The auto market slowdown in China, where carmakers have had strong government support to develop electric vehicles, will make catching up even more difficult. The Chinese market is expected to shrink further this year, weighing on Hyundai, Kia and other South Korean brands that rely heavily on the world's largest auto market. New-vehicle sales in China fell 13.5% on the year in the April-June quarter, a steeper decline than in the first three months of 2019, industry data shows. June's total marked the 12th straight monthly decline.
Korea Trade Insurance Corp. (KTIC), an export credit agency that focuses on promoting trade and overseas investment by South Korean companies, recommended recently that the country's automakers spur demand for their products in China by cutting their "low-end lineups" and boosting "brand value by offering more value-added models."
In the U.S., too, there may be challenges. The U.S. auto market has held up thanks to the strong local economy, but the risk of tariffs is clouding South Korean automakers' prospects there.
In May, President Donald Trump directed the Office of the U.S. Trade Representative to negotiate agreements to address national security threats facing the American automobile industry. If agreements are not reached in six months, the president can determine what actions need to be taken, according to the White House.
A person familiar with the negotiations would not rule out the possibility that there could be consequences for South Korea's auto industry.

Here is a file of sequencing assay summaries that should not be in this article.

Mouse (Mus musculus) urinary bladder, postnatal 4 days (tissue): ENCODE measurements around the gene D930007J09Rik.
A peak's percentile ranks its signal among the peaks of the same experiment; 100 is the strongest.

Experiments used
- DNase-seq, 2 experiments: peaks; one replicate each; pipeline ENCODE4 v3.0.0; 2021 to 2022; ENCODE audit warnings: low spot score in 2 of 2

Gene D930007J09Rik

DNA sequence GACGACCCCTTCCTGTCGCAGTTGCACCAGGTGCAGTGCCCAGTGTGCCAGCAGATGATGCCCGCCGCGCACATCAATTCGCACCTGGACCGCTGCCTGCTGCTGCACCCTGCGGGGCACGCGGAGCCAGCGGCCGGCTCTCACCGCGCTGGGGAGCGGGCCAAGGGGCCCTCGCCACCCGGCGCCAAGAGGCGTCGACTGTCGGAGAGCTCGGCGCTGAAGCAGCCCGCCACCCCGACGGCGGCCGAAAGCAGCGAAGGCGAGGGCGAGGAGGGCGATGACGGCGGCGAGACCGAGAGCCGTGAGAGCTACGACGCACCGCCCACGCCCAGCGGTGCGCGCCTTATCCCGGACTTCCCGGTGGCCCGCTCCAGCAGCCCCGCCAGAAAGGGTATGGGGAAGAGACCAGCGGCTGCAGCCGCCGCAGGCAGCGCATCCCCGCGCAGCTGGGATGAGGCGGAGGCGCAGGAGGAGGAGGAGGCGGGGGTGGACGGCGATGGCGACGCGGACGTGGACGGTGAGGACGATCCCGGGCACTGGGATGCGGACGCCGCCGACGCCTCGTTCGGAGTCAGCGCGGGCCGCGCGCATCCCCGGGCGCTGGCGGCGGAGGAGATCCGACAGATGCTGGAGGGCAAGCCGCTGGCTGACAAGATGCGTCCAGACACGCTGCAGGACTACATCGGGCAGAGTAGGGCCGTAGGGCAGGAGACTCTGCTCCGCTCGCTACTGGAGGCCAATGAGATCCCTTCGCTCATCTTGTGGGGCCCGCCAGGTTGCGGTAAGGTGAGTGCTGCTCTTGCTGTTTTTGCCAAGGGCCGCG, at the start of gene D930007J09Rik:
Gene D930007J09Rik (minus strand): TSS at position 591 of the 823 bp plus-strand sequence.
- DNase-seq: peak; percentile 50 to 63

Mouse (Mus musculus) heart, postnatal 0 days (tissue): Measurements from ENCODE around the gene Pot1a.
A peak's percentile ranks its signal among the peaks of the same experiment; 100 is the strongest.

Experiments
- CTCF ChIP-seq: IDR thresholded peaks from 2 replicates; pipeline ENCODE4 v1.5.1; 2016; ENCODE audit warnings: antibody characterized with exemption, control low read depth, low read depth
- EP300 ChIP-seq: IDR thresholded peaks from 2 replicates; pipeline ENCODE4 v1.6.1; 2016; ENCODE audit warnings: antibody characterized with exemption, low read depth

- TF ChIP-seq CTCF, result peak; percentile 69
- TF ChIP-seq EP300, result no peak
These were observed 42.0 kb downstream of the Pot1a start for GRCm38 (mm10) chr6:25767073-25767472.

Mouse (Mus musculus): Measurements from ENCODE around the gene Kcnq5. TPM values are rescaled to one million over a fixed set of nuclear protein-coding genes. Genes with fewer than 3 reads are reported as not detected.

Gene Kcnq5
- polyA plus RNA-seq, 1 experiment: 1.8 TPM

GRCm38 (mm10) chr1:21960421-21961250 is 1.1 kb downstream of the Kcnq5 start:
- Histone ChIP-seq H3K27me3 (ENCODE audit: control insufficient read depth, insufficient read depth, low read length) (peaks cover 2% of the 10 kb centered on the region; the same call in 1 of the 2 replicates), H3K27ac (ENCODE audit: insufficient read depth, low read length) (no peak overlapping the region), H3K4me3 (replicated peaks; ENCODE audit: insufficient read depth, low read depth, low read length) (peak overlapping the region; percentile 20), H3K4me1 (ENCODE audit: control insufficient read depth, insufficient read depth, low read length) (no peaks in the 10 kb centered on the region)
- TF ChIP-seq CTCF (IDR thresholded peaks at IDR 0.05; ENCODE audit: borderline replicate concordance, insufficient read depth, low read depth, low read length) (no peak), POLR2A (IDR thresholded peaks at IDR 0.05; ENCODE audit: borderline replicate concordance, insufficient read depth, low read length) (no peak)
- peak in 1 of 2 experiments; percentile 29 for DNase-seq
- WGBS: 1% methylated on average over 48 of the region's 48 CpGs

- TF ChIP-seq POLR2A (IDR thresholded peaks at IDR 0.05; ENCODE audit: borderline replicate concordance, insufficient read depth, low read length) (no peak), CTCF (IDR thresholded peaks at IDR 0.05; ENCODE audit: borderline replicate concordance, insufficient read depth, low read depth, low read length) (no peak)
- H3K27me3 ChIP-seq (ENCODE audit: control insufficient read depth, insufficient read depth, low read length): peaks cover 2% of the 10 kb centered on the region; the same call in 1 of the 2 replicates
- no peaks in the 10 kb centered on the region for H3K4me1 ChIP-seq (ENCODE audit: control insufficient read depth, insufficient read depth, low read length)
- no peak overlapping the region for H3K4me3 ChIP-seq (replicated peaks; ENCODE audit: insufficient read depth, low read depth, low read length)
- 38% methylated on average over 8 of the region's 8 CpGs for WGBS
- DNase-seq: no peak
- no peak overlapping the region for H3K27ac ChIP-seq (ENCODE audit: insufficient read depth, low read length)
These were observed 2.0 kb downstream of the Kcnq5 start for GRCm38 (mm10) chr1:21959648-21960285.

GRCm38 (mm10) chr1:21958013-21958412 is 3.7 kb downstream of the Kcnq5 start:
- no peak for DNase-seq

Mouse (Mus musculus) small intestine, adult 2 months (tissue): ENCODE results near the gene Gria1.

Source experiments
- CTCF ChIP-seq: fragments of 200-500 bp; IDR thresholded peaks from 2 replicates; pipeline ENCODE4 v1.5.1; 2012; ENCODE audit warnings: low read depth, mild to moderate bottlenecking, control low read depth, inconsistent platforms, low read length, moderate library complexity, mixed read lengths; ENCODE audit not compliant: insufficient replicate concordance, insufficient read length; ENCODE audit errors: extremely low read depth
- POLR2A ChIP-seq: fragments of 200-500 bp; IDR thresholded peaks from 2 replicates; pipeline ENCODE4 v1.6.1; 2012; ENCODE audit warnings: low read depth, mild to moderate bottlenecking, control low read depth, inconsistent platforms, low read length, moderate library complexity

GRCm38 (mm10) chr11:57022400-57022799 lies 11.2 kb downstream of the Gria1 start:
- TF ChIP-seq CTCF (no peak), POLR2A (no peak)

"This is mainly about the EU [European Union], but I cannot say that Korea will be exempt," said the source, who requested anonymity.
In the meantime, South Korean carmakers have to step up their ability to innovate if the industry is to regain momentum, say analysts. "Domestic automakers should expand their investments in research and development to strengthen their ability to develop new models," said the report by KTIC.
Most importantly, they have to exploit South Korea's homegrown expertise to survive the technological revolution now shaking up the global automotive sector, KTIC argues. As one of the world's leading producers of semiconductors, the country dominated a crucial segment of the future supply chain.
"Autonomous driving requires expertise in many fields such as semiconductors, sensors, AI, telecommunication, IoT and info-entertainments," KTIC said. "To meet those demands, local automakers should strengthen their cooperation with companies which have expertise in them through alliances, technology partnerships, and mergers and acquisitions."